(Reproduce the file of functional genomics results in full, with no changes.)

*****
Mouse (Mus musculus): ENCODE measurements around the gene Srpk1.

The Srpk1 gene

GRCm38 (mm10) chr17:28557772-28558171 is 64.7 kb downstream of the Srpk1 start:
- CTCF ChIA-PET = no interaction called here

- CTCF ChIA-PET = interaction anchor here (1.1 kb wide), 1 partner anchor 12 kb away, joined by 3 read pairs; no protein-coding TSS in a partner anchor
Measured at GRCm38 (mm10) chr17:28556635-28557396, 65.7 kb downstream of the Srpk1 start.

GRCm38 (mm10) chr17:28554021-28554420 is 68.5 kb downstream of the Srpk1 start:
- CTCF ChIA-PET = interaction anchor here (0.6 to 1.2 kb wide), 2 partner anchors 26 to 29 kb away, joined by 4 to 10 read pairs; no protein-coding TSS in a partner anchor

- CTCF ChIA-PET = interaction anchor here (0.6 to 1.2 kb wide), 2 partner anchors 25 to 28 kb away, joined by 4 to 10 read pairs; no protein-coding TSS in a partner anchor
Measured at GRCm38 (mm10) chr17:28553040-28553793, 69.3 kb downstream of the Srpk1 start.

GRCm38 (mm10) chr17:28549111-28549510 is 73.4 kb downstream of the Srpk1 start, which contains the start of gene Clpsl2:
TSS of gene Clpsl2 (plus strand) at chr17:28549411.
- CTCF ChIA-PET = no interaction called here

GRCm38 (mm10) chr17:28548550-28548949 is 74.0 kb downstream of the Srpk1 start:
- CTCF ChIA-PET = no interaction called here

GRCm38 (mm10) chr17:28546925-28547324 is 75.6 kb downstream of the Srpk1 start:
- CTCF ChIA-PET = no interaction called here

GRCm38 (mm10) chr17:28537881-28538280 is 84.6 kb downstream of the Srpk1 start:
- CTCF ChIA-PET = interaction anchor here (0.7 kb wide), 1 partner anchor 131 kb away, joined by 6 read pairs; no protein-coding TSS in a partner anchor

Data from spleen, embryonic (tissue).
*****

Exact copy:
Mouse (Mus musculus): ENCODE measurements around the gene Srpk1.

The Srpk1 gene

GRCm38 (mm10) chr17:28557772-28558171 is 64.7 kb downstream of the Srpk1 start:
- CTCF ChIA-PET = no interaction called here

- CTCF ChIA-PET = interaction anchor here (1.1 kb wide), 1 partner anchor 12 kb away, joined by 3 read pairs; no protein-coding TSS in a partner anchor
Measured at GRCm38 (mm10) chr17:28556635-28557396, 65.7 kb downstream of the Srpk1 start.

GRCm38 (mm10) chr17:28554021-28554420 is 68.5 kb downstream of the Srpk1 start:
- CTCF ChIA-PET = interaction anchor here (0.6 to 1.2 kb wide), 2 partner anchors 26 to 29 kb away, joined by 4 to 10 read pairs; no protein-coding TSS in a partner anchor

- CTCF ChIA-PET = interaction anchor here (0.6 to 1.2 kb wide), 2 partner anchors 25 to 28 kb away, joined by 4 to 10 read pairs; no protein-coding TSS in a partner anchor
Measured at GRCm38 (mm10) chr17:28553040-28553793, 69.3 kb downstream of the Srpk1 start.

GRCm38 (mm10) chr17:28549111-28549510 is 73.4 kb downstream of the Srpk1 start, which contains the start of gene Clpsl2:
TSS of gene Clpsl2 (plus strand) at chr17:28549411.
- CTCF ChIA-PET = no interaction called here

GRCm38 (mm10) chr17:28548550-28548949 is 74.0 kb downstream of the Srpk1 start:
- CTCF ChIA-PET = no interaction called here

GRCm38 (mm10) chr17:28546925-28547324 is 75.6 kb downstream of the Srpk1 start:
- CTCF ChIA-PET = no interaction called here

GRCm38 (mm10) chr17:28537881-28538280 is 84.6 kb downstream of the Srpk1 start:
- CTCF ChIA-PET = interaction anchor here (0.7 kb wide), 1 partner anchor 131 kb away, joined by 6 read pairs; no protein-coding TSS in a partner anchor

Data from spleen, embryonic (tissue).